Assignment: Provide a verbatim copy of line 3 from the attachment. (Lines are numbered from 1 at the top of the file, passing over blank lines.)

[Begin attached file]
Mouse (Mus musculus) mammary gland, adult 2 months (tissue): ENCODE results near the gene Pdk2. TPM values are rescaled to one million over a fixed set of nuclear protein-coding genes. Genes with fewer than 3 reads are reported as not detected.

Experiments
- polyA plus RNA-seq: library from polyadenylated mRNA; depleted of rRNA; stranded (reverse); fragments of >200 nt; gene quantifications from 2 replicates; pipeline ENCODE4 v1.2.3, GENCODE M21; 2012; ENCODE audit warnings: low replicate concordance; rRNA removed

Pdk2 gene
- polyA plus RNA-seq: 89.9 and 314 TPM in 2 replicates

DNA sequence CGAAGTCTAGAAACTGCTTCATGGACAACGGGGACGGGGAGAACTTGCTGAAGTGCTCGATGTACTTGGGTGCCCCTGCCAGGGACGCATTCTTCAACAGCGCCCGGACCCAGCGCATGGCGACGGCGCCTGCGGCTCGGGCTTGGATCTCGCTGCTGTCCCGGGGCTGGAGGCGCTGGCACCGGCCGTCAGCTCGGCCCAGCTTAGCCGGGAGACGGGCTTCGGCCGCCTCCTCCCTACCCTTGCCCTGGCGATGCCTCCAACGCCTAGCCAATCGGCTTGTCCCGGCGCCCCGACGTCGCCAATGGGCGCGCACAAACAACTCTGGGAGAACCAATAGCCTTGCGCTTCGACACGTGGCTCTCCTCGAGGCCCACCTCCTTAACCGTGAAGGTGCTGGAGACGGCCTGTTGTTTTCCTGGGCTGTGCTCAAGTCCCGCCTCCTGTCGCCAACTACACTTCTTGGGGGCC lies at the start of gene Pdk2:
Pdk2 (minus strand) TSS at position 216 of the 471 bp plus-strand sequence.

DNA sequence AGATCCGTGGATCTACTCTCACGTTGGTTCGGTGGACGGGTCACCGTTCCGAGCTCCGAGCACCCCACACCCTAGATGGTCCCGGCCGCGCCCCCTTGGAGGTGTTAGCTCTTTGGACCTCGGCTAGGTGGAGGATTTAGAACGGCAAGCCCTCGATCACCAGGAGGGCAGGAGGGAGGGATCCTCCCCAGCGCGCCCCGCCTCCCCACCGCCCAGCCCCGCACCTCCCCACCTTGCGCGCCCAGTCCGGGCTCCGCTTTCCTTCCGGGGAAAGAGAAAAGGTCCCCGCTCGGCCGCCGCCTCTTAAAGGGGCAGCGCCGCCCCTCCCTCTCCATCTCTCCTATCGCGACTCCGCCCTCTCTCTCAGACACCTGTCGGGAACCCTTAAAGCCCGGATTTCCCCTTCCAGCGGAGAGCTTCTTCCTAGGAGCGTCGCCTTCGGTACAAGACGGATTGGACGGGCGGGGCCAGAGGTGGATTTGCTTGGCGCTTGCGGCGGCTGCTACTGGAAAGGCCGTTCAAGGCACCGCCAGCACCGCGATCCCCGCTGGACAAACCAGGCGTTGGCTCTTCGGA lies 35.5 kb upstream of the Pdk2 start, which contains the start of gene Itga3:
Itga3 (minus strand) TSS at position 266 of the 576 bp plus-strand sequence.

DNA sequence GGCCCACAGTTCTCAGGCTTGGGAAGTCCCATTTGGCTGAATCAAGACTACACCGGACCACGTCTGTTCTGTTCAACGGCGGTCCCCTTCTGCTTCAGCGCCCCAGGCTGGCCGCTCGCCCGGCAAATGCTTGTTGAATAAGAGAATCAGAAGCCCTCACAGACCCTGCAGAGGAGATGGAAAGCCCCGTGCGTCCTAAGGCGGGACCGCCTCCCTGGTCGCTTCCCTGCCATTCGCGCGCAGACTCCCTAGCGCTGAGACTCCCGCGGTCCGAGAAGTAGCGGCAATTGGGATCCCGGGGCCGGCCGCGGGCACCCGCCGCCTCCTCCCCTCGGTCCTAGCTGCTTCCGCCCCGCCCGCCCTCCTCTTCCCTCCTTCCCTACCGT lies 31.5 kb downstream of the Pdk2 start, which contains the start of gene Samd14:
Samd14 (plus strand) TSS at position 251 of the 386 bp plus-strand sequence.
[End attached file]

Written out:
- polyA plus RNA-seq: library from polyadenylated mRNA; depleted of rRNA; stranded (reverse); fragments of >200 nt; gene quantifications from 2 replicates; pipeline ENCODE4 v1.2.3, GENCODE M21; 2012; ENCODE audit warnings: low replicate concordance; rRNA removed